La Rivista per l'insegnamento e l'apprendimento delle lingue

Acquiring business vocabulary at ‘Fachhochschule’ level: learner independence and the role of L1

Victor Boutellier
Gordon Millar

Il processo di rivalutazione delle Scuole universitarie professionali svizzere arrischia di trascurare gli studenti. Loro stessi chiedono per il settore delle lingue seconde maggiore efficienza e soluzioni pragmatiche per migliorare l’apprendimento del lessico. La lettura autonoma di testi viene considerata produttiva, ma è troppo poco praticata. Un’illustrazione della tipologia dello studente fornisce un supporto affinché ognuno trovi le proprie strategie. D’altro canto approcci che si basano su banche dati potrebbero essere utili se non ci fossero troppo spesso disfunzioni tecniche. Gli studenti non desiderano solo definizioni nella lingua appresa, ma anche traduzioni nella lingua di partenza, soprattutto per l’ambito dei linguaggi specialistici. L’approccio lessicale di McCarthy si propone quale valida strategia di apprendimento monolingue senza mettersi in concorrenza con la strategia bilingue. Esso richiede agli insegnanti di mostrare agli studenti percorsi metodologici efficaci per un apprendimento personalizzato e un accesso differenziato al lessico. Ciò è però solo possibile se gli studenti assumono responsabilità nella pianificazione e nel controllo dei propri apprendimenti. (Red.)

Learner Independence

The creation in the later 1990s of Fachhochschulen in Switzerland has launched teachers, management and governing bodies on a quest for a new “corporate identity” which is having far-reaching repercussions at all levels of professional education. This activity involves the restructuring of school management, the redesigning of curricula, the introduction of new assessment methods and the polishing up of ideas on classroom management and practice. A flood of books, articles, and seminars has inundated the teaching staff of these newly upgraded institutions in an attempt to help them redefine their subject missions and curricula in accordance with the demands of the wider community. These redefinitions have taken the form of mission statements and lists of teaching aims, together with statements of the qualification profiles of entrants and graduates. Degree programmes in business, engineering, music and graphic design have begun to be more clearly seen as part of a range of activities, including applied research and consultancy work. There is, however, a phenomenon which has often been left out of account in the heat of this educational bustle: the learner.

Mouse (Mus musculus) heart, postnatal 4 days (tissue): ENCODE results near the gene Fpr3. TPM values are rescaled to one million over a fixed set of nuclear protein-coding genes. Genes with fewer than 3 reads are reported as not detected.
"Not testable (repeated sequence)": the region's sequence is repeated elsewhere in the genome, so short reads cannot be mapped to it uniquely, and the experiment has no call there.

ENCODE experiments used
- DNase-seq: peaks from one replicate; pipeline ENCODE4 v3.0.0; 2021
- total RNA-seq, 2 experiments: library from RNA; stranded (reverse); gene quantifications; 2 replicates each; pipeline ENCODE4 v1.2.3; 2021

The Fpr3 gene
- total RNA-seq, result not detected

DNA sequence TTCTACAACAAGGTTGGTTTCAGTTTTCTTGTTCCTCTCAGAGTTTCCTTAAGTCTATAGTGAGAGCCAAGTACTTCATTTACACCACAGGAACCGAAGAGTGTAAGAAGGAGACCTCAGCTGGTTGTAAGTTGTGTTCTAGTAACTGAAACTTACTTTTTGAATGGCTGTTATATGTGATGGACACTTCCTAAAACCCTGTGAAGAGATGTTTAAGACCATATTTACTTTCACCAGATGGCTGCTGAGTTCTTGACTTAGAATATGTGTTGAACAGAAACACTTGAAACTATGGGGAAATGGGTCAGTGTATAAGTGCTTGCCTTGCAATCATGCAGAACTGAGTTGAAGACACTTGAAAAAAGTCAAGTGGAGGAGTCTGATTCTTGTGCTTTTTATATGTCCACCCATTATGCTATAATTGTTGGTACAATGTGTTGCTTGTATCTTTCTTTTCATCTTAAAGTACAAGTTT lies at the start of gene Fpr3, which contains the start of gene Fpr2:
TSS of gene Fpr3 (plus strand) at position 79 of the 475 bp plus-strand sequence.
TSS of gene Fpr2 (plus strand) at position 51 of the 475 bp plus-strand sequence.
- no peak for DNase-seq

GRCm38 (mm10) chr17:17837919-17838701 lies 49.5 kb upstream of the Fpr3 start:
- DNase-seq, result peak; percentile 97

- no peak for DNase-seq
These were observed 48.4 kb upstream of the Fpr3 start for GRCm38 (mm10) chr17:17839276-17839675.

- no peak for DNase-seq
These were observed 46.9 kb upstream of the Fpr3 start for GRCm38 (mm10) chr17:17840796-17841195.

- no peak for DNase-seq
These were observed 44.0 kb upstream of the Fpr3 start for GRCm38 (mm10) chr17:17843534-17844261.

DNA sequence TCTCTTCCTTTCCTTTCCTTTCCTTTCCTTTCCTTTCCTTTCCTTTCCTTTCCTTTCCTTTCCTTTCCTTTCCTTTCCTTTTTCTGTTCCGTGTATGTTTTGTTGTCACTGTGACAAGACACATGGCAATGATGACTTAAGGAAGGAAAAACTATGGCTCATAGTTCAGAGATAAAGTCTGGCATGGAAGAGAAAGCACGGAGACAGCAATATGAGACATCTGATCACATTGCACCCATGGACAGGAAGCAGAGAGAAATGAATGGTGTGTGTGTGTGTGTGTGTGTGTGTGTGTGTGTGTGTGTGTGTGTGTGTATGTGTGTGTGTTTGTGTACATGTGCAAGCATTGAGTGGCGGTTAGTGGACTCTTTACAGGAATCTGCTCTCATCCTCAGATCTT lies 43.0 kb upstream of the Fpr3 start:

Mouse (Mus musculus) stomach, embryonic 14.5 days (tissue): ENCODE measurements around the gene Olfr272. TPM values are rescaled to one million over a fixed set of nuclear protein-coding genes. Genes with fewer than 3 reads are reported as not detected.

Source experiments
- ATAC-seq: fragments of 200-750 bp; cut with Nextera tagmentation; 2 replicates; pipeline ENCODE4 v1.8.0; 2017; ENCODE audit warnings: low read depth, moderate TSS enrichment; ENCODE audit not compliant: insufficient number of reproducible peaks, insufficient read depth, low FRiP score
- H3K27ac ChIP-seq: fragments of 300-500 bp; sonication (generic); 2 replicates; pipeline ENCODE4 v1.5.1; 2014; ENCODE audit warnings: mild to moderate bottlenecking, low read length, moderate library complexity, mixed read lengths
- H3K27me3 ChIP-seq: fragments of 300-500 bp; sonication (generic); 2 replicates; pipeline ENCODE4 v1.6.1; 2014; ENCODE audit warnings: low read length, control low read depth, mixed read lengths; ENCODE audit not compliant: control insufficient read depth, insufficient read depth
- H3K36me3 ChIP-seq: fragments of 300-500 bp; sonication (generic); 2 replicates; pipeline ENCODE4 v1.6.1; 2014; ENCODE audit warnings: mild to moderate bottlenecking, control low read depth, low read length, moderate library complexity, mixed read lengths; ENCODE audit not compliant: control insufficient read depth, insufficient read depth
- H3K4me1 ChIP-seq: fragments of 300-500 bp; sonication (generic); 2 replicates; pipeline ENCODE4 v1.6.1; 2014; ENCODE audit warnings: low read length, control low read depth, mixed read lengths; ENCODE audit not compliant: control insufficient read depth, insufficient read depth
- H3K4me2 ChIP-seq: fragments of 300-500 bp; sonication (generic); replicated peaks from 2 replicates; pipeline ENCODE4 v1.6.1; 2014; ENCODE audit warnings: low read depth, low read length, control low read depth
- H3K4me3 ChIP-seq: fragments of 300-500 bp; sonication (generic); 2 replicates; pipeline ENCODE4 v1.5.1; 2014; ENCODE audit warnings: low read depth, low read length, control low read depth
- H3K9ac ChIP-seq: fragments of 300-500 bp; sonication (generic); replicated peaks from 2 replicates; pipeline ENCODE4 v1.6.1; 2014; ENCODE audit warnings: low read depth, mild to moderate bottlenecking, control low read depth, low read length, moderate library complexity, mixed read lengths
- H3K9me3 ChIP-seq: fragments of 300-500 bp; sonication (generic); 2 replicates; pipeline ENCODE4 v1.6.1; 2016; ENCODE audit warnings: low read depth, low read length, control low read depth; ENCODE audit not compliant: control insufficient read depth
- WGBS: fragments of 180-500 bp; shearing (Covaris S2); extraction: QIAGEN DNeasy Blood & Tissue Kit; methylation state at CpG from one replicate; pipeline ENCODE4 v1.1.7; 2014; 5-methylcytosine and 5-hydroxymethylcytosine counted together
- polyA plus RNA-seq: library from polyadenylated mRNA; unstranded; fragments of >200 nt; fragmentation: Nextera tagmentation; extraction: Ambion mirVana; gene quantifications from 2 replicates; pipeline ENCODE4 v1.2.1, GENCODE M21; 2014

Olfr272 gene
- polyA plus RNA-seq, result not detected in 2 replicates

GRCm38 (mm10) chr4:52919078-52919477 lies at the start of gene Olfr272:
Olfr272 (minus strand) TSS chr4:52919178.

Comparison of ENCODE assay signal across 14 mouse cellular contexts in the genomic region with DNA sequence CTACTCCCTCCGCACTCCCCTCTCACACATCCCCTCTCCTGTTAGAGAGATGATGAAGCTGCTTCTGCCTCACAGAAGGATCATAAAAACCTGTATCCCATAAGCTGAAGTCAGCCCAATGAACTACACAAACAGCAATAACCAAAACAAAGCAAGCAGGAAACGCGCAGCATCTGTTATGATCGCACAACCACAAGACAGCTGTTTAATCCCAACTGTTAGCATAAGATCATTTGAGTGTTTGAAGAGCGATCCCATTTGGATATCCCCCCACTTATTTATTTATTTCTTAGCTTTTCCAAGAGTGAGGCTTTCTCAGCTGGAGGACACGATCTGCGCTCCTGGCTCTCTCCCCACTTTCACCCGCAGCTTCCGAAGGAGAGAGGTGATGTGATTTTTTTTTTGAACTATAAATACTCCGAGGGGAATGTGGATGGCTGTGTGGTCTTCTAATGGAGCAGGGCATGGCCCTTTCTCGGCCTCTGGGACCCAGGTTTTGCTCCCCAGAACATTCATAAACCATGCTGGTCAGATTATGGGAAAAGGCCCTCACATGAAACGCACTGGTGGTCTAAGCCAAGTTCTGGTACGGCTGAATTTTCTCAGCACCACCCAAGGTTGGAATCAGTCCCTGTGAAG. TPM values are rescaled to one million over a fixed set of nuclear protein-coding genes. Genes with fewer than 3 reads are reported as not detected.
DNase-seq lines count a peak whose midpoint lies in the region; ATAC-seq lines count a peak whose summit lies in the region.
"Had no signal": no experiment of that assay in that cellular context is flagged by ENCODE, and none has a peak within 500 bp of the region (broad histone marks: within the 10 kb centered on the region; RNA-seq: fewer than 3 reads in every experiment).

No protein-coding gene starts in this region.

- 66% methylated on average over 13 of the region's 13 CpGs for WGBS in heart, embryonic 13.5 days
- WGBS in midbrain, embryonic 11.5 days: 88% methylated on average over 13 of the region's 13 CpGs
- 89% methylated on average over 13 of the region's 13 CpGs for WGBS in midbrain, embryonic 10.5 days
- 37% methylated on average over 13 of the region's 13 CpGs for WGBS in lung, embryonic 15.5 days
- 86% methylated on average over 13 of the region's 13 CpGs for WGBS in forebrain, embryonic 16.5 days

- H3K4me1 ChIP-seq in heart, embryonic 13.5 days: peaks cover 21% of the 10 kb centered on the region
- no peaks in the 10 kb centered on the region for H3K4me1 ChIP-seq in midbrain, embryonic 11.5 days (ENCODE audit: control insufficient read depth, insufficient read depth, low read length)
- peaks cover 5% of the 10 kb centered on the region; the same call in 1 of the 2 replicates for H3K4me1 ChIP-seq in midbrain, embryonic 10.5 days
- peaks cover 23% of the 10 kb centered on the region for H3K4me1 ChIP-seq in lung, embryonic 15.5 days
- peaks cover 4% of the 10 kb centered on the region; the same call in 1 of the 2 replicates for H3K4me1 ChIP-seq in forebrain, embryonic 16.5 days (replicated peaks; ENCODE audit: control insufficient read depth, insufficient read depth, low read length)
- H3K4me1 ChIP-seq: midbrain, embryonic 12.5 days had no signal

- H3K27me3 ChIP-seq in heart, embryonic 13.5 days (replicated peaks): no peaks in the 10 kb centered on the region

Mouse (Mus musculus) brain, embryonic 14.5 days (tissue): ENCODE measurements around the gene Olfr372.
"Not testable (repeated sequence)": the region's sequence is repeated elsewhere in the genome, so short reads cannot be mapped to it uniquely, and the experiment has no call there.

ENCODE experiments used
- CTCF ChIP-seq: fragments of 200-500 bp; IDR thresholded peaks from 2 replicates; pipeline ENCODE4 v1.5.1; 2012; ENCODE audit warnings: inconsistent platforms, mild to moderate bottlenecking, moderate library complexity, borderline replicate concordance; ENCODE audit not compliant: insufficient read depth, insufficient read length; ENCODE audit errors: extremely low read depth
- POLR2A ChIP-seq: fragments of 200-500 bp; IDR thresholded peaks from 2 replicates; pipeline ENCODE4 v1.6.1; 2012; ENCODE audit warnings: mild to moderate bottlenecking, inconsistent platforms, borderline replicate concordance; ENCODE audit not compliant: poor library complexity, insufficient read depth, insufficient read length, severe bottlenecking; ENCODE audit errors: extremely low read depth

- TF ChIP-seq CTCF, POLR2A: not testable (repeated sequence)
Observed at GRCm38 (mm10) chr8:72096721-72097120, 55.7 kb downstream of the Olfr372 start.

Admittedly, an effort has been made to fill this gap by putting our students through intensive courses on learning strategies suitable for university-degree, as opposed to diploma-level, courses. These have, however, remained largely academic exercises, which do not allow time for any kind of internalisation of methods of study or self-assessment. Furthermore, as they are relatively short and not language-learning specific, their effect on language proficiency is even more in doubt (Sinclair 1999: 5-6). Students still have to jump in at the deep end, the good advice ringing in their ears, but often apparently feel incapable of its implementation.[...]

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